Tiana was diagnosed with osteoarthritis in 1984 when she was 40 years old. She is 72 now. While her father, mother, and brother all suffered from arthritis, she had no signs of the disease, until one morning in 1984.
Osteoarthritis, when latent, can be triggered by severe stress. Tiana first experienced symptoms after visiting her mother, when her mother’s long time partner passed away. She was hit suddenly the morning she was supposed to head back home. She woke up unable to move. Neither she nor her family knew what it was. She boarded and unboarded the plane in a wheelchair. It was only after she got in to see a physician that she discovered what it was.
S. How did you react to the diagnosis?
T. Well, I wasn’t really happy about it. She says with a laugh. But, I wasn’t overly stunned or upset. I can’t really put it into words. My chiropractor contacted a sports doctor, and together they were able to help. It was fine for years, it’s only in the past 2 to 3 years that it’s become a big deal.
Our conversation ending with a few words about self acceptance and compassion. Tiana left me with the reminder that there are many people who are in much worse situations and in considerably more pain than she is. To paraphrase, her words, while this girl can’t walk the whole golf course, she can still play the whole course.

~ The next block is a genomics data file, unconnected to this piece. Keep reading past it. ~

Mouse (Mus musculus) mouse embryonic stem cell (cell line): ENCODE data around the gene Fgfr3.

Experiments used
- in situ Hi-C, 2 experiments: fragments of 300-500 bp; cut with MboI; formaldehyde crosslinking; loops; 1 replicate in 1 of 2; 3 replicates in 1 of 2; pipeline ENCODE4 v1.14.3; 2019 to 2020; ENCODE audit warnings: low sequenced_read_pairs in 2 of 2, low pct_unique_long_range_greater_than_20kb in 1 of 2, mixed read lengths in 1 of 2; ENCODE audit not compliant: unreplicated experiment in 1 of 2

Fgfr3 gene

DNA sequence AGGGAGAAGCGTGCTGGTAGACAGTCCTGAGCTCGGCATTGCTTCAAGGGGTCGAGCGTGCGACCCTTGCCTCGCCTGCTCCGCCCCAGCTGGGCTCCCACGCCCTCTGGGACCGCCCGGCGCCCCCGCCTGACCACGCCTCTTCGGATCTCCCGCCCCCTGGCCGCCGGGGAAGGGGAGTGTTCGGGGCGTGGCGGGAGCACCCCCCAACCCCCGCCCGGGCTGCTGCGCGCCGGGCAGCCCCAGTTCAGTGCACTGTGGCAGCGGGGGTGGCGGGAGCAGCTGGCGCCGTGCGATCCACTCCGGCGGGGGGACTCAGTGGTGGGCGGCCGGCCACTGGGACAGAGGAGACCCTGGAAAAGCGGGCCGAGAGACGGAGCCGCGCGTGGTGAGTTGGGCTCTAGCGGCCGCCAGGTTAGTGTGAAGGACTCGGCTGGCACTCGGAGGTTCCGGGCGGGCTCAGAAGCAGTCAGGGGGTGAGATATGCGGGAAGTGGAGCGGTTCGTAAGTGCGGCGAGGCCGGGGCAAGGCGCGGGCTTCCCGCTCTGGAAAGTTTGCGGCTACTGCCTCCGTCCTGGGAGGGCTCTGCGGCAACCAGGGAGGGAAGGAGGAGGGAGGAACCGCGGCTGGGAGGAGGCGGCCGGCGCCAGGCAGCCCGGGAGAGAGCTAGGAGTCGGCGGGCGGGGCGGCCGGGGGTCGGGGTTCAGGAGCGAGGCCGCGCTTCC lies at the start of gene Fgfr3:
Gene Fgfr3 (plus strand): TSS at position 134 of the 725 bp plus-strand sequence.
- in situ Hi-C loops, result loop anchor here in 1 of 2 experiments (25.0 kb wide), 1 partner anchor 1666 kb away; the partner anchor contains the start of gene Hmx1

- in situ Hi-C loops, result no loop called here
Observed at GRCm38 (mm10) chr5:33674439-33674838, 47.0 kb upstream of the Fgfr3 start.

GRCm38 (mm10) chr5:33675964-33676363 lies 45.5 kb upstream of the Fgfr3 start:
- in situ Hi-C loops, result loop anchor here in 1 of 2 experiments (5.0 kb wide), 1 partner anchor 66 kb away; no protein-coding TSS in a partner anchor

“I’m no hero,” Tiana stated when she explained the medication she needs to take to manage the pain. She isn’t a martyr, but I think Tiana certainly has some hero in her. It takes tremendous courage, strength of character, and compassion to not only accept your own pain and limitations, but to also focus on the passion and love in your life and to share that positive energy with others.
If you’d like to learn more about arthritis, or would like to support those in our communities who live with the disease, join us for the 2016 Walk to Fight Arthritis.
Sunday, June 5th 2016
Rotary Centre for the Arts
Registration Opens: 8:30am
Start Time: 10:00am
Length: 1km, 5km
If you can’t attend the event, but would like to participate, donate and help us reach our goal of $1000.00.